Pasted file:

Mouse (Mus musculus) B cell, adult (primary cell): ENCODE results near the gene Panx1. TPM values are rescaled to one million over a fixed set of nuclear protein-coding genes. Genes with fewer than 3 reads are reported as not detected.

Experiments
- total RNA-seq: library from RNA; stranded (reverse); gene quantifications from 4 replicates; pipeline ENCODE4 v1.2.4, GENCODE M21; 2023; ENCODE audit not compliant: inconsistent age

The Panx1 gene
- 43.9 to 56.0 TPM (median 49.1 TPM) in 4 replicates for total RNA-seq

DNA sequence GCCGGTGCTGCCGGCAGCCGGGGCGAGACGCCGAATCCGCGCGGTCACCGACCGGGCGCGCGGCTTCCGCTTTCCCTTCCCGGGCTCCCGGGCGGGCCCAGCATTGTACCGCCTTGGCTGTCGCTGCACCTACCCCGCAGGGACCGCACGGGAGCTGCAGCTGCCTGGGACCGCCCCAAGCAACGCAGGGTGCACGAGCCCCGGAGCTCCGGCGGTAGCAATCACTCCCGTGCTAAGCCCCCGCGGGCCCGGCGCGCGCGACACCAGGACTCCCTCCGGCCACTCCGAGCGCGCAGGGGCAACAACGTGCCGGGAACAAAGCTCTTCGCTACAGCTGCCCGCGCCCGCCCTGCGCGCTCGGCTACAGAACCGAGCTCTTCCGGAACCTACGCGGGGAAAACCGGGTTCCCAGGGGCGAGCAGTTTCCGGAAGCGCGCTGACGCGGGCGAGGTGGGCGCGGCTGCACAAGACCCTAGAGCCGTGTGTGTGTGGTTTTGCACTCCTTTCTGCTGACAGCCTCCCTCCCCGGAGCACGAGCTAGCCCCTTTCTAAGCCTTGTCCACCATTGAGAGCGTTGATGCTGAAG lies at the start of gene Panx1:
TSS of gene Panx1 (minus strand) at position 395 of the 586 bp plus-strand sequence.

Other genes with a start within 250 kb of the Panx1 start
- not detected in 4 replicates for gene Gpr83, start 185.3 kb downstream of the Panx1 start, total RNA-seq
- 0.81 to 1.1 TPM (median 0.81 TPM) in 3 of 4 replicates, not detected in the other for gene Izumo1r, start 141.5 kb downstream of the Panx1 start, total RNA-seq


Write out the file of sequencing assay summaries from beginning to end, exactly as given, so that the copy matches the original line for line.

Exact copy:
Mouse (Mus musculus) B cell, adult (primary cell): ENCODE results near the gene Panx1. TPM values are rescaled to one million over a fixed set of nuclear protein-coding genes. Genes with fewer than 3 reads are reported as not detected.

Experiments
- total RNA-seq: library from RNA; stranded (reverse); gene quantifications from 4 replicates; pipeline ENCODE4 v1.2.4, GENCODE M21; 2023; ENCODE audit not compliant: inconsistent age

The Panx1 gene
- 43.9 to 56.0 TPM (median 49.1 TPM) in 4 replicates for total RNA-seq

DNA sequence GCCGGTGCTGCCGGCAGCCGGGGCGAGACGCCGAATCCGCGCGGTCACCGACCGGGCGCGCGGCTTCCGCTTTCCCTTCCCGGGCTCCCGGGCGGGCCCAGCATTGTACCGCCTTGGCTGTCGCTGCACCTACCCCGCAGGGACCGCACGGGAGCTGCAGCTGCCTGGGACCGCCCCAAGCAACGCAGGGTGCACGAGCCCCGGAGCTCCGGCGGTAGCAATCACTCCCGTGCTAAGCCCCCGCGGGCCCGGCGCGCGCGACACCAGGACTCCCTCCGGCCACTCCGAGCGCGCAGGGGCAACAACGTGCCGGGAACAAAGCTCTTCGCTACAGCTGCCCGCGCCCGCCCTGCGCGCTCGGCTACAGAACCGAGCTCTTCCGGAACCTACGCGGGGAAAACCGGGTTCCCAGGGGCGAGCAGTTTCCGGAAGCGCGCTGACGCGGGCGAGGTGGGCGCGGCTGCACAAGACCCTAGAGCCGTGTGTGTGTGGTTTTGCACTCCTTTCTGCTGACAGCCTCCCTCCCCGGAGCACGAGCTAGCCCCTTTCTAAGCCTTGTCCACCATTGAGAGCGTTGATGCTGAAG lies at the start of gene Panx1:
TSS of gene Panx1 (minus strand) at position 395 of the 586 bp plus-strand sequence.

Other genes with a start within 250 kb of the Panx1 start
- not detected in 4 replicates for gene Gpr83, start 185.3 kb downstream of the Panx1 start, total RNA-seq
- 0.81 to 1.1 TPM (median 0.81 TPM) in 3 of 4 replicates, not detected in the other for gene Izumo1r, start 141.5 kb downstream of the Panx1 start, total RNA-seq